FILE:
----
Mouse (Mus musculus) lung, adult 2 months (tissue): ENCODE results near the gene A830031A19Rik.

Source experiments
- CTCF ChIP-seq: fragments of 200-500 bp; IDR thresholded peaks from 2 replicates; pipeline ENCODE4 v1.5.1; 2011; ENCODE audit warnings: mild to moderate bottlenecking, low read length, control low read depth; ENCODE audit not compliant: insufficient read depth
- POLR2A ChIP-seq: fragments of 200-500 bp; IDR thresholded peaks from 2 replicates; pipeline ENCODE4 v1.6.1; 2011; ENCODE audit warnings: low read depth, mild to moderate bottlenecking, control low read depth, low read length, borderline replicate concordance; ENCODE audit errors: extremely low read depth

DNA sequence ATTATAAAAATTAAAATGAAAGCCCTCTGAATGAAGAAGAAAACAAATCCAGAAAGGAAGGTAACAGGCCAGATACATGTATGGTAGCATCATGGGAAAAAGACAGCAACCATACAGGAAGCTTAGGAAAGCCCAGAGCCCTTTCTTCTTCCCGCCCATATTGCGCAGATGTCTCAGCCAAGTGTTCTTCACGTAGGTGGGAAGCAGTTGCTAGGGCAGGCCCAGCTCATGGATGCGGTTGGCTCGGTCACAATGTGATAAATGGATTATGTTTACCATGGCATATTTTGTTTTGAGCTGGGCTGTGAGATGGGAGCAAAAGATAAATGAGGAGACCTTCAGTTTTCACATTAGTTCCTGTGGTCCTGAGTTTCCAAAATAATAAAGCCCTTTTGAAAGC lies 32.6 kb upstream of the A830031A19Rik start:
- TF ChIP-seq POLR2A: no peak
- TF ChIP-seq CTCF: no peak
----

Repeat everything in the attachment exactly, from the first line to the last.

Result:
Mouse (Mus musculus) lung, adult 2 months (tissue): ENCODE results near the gene A830031A19Rik.

Source experiments
- CTCF ChIP-seq: fragments of 200-500 bp; IDR thresholded peaks from 2 replicates; pipeline ENCODE4 v1.5.1; 2011; ENCODE audit warnings: mild to moderate bottlenecking, low read length, control low read depth; ENCODE audit not compliant: insufficient read depth
- POLR2A ChIP-seq: fragments of 200-500 bp; IDR thresholded peaks from 2 replicates; pipeline ENCODE4 v1.6.1; 2011; ENCODE audit warnings: low read depth, mild to moderate bottlenecking, control low read depth, low read length, borderline replicate concordance; ENCODE audit errors: extremely low read depth

DNA sequence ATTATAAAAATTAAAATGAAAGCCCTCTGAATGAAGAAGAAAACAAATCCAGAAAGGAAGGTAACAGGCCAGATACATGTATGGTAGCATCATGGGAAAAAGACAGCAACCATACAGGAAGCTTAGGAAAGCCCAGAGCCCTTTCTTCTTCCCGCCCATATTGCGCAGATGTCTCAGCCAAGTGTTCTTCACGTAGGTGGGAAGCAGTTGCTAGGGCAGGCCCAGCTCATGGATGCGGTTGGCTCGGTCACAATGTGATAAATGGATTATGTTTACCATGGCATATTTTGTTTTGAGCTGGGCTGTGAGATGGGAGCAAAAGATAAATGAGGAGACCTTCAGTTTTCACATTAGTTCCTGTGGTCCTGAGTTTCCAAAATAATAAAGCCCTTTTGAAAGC lies 32.6 kb upstream of the A830031A19Rik start:
- TF ChIP-seq POLR2A: no peak
- TF ChIP-seq CTCF: no peak